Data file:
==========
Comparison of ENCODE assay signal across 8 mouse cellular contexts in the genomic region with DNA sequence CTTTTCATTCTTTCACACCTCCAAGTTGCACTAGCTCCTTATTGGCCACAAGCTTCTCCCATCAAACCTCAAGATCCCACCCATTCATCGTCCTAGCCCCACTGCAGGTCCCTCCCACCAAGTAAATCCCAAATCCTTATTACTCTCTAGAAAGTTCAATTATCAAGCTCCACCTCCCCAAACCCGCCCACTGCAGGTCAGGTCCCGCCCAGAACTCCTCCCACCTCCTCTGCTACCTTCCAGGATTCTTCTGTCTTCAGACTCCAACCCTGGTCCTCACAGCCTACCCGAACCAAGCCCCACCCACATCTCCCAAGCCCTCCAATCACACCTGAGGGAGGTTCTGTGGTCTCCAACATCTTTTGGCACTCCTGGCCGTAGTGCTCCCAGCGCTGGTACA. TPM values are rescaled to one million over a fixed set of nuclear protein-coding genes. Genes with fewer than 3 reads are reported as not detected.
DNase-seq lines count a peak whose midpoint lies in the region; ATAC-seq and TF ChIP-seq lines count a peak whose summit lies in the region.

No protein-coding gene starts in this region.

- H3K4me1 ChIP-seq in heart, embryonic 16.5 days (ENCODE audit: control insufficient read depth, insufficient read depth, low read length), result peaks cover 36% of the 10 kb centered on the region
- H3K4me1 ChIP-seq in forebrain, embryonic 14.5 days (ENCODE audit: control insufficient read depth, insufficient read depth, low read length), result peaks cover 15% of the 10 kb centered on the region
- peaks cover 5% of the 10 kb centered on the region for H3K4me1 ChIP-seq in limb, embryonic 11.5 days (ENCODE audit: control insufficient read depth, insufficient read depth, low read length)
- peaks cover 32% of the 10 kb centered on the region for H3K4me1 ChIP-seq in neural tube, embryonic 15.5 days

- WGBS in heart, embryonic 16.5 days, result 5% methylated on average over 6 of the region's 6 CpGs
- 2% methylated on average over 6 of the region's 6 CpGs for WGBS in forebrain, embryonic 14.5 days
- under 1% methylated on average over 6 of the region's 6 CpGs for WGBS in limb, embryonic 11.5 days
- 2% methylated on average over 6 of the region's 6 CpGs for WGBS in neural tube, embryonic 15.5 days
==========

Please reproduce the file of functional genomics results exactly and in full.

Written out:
Comparison of ENCODE assay signal across 8 mouse cellular contexts in the genomic region with DNA sequence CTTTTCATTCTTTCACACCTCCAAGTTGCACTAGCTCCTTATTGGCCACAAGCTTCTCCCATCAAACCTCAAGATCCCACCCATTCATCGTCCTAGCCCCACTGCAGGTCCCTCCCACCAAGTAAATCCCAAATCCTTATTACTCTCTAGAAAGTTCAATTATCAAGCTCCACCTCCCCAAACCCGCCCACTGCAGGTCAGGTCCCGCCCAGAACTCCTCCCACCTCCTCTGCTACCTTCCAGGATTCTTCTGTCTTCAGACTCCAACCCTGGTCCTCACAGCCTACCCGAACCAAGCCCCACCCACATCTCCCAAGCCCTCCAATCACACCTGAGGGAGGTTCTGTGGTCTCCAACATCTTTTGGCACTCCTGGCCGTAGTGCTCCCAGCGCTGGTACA. TPM values are rescaled to one million over a fixed set of nuclear protein-coding genes. Genes with fewer than 3 reads are reported as not detected.
DNase-seq lines count a peak whose midpoint lies in the region; ATAC-seq and TF ChIP-seq lines count a peak whose summit lies in the region.

No protein-coding gene starts in this region.

- H3K4me1 ChIP-seq in heart, embryonic 16.5 days (ENCODE audit: control insufficient read depth, insufficient read depth, low read length), result peaks cover 36% of the 10 kb centered on the region
- H3K4me1 ChIP-seq in forebrain, embryonic 14.5 days (ENCODE audit: control insufficient read depth, insufficient read depth, low read length), result peaks cover 15% of the 10 kb centered on the region
- peaks cover 5% of the 10 kb centered on the region for H3K4me1 ChIP-seq in limb, embryonic 11.5 days (ENCODE audit: control insufficient read depth, insufficient read depth, low read length)
- peaks cover 32% of the 10 kb centered on the region for H3K4me1 ChIP-seq in neural tube, embryonic 15.5 days

- WGBS in heart, embryonic 16.5 days, result 5% methylated on average over 6 of the region's 6 CpGs
- 2% methylated on average over 6 of the region's 6 CpGs for WGBS in forebrain, embryonic 14.5 days
- under 1% methylated on average over 6 of the region's 6 CpGs for WGBS in limb, embryonic 11.5 days
- 2% methylated on average over 6 of the region's 6 CpGs for WGBS in neural tube, embryonic 15.5 days